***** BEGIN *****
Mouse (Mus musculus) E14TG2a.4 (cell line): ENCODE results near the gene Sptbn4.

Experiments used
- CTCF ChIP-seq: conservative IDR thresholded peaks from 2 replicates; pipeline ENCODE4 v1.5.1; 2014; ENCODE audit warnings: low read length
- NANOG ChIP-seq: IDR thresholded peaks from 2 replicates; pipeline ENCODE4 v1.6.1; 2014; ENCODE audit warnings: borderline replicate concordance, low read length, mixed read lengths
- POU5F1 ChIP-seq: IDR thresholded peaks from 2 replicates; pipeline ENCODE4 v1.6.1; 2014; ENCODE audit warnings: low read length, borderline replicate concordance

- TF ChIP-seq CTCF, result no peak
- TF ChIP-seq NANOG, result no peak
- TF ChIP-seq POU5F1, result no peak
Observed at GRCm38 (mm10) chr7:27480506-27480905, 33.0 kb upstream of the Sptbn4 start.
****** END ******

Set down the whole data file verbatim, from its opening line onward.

Mouse (Mus musculus) E14TG2a.4 (cell line): ENCODE results near the gene Sptbn4.

Experiments used
- CTCF ChIP-seq: conservative IDR thresholded peaks from 2 replicates; pipeline ENCODE4 v1.5.1; 2014; ENCODE audit warnings: low read length
- NANOG ChIP-seq: IDR thresholded peaks from 2 replicates; pipeline ENCODE4 v1.6.1; 2014; ENCODE audit warnings: borderline replicate concordance, low read length, mixed read lengths
- POU5F1 ChIP-seq: IDR thresholded peaks from 2 replicates; pipeline ENCODE4 v1.6.1; 2014; ENCODE audit warnings: low read length, borderline replicate concordance

- TF ChIP-seq CTCF, result no peak
- TF ChIP-seq NANOG, result no peak
- TF ChIP-seq POU5F1, result no peak
Observed at GRCm38 (mm10) chr7:27480506-27480905, 33.0 kb upstream of the Sptbn4 start.